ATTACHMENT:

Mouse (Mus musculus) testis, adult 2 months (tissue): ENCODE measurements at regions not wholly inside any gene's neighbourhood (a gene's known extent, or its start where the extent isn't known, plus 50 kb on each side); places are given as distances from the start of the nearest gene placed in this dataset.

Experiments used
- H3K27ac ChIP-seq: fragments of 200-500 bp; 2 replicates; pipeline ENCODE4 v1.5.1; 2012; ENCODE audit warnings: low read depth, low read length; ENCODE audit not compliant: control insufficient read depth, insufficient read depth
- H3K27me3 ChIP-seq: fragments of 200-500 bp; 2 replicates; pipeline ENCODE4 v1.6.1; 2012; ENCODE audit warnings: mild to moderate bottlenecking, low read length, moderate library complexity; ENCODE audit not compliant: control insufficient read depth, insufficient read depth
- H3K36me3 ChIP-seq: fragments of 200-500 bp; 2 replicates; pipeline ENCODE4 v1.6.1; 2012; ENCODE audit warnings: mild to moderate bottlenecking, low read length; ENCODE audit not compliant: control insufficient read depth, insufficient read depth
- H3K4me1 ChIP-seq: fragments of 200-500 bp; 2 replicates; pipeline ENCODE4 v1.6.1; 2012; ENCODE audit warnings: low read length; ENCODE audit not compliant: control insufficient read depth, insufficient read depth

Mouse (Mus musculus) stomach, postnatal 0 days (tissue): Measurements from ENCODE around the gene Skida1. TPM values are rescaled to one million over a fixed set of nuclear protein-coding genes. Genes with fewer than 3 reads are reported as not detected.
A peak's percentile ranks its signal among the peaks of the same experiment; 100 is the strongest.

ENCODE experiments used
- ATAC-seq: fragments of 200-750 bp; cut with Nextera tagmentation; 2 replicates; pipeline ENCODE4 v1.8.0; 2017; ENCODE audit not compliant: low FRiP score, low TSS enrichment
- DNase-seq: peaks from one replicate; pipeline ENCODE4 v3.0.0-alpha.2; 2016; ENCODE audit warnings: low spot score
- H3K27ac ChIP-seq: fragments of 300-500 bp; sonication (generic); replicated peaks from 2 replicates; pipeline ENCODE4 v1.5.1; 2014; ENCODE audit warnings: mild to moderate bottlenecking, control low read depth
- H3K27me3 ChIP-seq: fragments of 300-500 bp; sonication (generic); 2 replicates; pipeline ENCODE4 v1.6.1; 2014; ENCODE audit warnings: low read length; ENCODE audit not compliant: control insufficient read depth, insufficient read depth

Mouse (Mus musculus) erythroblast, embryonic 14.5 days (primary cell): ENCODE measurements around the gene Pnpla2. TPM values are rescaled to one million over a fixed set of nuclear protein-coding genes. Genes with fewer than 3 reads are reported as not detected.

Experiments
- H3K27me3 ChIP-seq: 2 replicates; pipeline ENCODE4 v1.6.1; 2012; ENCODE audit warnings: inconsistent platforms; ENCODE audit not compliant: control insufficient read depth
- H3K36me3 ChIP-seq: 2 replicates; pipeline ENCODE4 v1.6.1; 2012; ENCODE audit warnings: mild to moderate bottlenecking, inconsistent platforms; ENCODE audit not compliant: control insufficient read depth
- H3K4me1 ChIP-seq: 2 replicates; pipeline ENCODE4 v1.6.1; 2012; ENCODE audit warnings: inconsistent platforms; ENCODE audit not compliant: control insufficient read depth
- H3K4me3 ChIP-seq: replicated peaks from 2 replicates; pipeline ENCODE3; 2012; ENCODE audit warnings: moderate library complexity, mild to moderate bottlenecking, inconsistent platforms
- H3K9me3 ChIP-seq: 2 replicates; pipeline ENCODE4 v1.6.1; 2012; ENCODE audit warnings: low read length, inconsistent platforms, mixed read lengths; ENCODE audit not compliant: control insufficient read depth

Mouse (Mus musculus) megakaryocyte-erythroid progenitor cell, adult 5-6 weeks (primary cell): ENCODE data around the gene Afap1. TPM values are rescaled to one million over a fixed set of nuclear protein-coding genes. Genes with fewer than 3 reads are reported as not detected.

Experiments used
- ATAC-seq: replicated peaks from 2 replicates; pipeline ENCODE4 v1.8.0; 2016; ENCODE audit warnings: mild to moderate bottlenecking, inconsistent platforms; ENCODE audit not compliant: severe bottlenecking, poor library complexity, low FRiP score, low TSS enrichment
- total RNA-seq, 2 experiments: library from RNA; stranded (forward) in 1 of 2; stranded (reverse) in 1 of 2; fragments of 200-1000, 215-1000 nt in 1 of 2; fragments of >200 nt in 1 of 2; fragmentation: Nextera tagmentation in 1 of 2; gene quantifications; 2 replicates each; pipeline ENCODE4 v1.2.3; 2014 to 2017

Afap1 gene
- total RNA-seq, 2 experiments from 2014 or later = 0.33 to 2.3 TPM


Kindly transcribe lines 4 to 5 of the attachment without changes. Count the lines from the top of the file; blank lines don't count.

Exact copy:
- H3K27me3 ChIP-seq: fragments of 200-500 bp; 2 replicates; pipeline ENCODE4 v1.6.1; 2012; ENCODE audit warnings: mild to moderate bottlenecking, low read length, moderate library complexity; ENCODE audit not compliant: control insufficient read depth, insufficient read depth
- H3K36me3 ChIP-seq: fragments of 200-500 bp; 2 replicates; pipeline ENCODE4 v1.6.1; 2012; ENCODE audit warnings: mild to moderate bottlenecking, low read length; ENCODE audit not compliant: control insufficient read depth, insufficient read depth